Digital photographs are fragile. It can be really upsetting to find your photos or videos have gotten deleted, corrupted, or become un-viewable. No matter you are a beginner or experienced photographer, you probably have encountered the issue once (or several times).
That's why we decide to create a list of photo recovery tools we've used to successfully resolve the issues. Our goal is to help you recover your lost or inaccessible photographs.
Disclosure: Some of the links below are affiliate links — that means if you decide to purchase, we will receive a commission for the sale that is at no additional cost to you. Nonetheless, we have either used or purchased the tools listed below and recommend them because they are useful.
If you accidentally deleted some photos (or videos and audio files) from your digital camera, or the files are inaccessible due to memory card corruption, try the tools below. Note: to increase chances of recovery, do not write more data to the card until your files are recovered.
It's primarily developed to recover deleted or lost media files from a variety of storage devices including camera memory cards. What we like most about the software is the ease of use, and the trial version allows you to scan and preview found items. The downside is the scanning process can be a bit time-consuming, depending on your card capacity though. You can speed up the scan by specifying file type.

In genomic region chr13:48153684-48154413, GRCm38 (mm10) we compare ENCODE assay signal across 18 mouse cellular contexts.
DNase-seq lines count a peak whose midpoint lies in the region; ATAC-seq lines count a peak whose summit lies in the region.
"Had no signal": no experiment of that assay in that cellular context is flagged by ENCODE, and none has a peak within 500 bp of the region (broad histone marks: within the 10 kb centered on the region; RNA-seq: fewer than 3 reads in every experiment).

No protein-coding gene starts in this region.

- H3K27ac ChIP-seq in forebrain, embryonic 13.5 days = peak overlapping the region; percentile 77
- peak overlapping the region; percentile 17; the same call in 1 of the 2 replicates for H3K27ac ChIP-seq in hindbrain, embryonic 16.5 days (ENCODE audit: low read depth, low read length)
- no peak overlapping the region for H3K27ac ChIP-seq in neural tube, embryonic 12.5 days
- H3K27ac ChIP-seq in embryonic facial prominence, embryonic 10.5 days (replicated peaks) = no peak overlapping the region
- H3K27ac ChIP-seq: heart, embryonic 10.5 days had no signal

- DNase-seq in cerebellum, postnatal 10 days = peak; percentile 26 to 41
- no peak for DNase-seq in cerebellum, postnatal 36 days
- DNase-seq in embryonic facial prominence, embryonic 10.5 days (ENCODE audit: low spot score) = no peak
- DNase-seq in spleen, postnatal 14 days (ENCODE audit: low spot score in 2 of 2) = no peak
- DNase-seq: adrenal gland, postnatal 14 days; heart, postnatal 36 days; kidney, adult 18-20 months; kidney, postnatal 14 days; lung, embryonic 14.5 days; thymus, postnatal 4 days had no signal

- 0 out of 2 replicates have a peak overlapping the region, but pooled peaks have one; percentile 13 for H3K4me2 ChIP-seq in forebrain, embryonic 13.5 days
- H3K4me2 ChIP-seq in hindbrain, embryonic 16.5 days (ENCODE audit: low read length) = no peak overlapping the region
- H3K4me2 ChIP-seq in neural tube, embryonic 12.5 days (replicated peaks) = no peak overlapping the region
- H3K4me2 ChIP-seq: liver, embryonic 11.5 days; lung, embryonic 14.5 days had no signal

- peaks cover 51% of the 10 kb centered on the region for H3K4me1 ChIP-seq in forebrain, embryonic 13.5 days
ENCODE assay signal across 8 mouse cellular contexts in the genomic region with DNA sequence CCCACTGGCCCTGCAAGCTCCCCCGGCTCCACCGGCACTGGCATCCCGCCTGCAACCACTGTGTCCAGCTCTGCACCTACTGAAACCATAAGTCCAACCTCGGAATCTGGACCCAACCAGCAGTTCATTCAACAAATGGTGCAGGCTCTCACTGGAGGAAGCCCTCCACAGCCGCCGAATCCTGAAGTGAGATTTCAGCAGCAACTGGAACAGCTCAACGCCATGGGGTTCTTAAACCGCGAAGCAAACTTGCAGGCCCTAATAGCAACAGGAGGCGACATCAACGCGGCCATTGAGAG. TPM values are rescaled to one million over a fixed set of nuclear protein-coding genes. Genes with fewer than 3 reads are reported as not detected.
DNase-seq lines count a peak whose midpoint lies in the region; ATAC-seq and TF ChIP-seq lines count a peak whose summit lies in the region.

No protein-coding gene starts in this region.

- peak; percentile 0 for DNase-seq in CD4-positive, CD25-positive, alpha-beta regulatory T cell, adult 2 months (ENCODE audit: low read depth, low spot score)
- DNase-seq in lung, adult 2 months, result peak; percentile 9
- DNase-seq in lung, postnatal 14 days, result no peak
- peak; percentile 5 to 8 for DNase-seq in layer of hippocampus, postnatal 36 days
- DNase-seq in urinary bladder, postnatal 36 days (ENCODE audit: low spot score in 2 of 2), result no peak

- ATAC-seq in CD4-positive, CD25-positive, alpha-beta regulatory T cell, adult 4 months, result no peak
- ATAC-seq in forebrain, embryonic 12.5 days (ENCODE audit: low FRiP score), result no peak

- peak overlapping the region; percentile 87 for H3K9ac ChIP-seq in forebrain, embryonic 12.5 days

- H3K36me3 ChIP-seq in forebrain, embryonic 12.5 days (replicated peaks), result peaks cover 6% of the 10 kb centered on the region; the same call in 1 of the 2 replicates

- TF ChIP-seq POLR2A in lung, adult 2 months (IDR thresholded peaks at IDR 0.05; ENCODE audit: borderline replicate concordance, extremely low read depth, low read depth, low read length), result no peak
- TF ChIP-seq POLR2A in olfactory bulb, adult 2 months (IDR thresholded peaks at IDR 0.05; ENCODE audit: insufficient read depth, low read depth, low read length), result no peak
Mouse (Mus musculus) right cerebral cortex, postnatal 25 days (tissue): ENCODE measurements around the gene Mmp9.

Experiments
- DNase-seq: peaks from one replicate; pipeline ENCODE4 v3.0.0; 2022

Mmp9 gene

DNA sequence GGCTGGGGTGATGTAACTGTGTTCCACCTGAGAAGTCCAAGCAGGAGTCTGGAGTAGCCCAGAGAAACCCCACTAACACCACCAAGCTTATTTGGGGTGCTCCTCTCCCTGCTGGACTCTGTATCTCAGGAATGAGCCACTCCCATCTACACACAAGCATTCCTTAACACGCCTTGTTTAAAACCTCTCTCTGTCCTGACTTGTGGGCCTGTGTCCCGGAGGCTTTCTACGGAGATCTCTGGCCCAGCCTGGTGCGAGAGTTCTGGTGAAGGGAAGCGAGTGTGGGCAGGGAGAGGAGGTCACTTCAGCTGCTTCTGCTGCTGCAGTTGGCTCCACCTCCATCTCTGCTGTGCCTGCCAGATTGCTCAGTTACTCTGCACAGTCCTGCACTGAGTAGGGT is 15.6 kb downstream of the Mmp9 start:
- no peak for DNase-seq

Remo is also great at recovering lost files from digital camera media cards. The recovery process is quite simple: scan, preview and recover. The program supports recovery of many media file types. The downside is its user interface is a bit confusing with several clickable buttons the screen: "Recover Deleted Photos" or "Recover Lost Photos." We suggest you read the explanation under each option before moving to the next step.
If you find your pictures start to act up, for example, they do not open via Windows Photo Viewer (PC) or Preview (Mac). Often they are split into chunks. If so, try the following image repair software. Note: due to complexities of image elements, your repair efforts may not be successful all the time — but it's worth a try.
As the name indicates, the program can be used to repair JPEG/JPG images. It's pretty straightforward. This program has two sub-functions: "Repair JPEG" and "Extract Thumbnail" (as shown on the main interface). Try the repair option first. If it doesn't work out, try the latter. Note: The thumbnails extracted are not likely to be high resolution, but it may worth keeping them.
Another nice tool to fix broken images. In addition to JPEGs, it also supports Adobe PSD files. All recovered files will be saved into BMP format after repair. The only downside about this tool is for PC users only. If you use a Mac, you'll have to try another alternative. Quick tip: before you start, make a copy of your original files just in case.
If you use a camcorder, or an action camera like GoPro. Chances are the video files can become damaged or unable to be played on a computer, due to SD card corruption/error. The tools below can be of help.
Don't be fooled by its name — the software is actually capable of repairing MP4 videos as well. Simply choose a reference file (i.e. any working video with the same settings in your camera; optional), then open your corrupted .mp4 or .mov file and hit "Repair." Pro tip: once the repair process is complete, preview the video before recovery.
Another great tool made by Stellar Phoenix. Besides MP4 and MOV files, it also fixes problematic M4V, M4A, and F4V videos. Stellar claims the app is capable of repairing videos damaged due to memory card error and header corruption. You can preview fixed videos to check quality, but are limited to files up to 10MB — which is a bit disappointing though.
The page was last updated on Jan. 13, 2017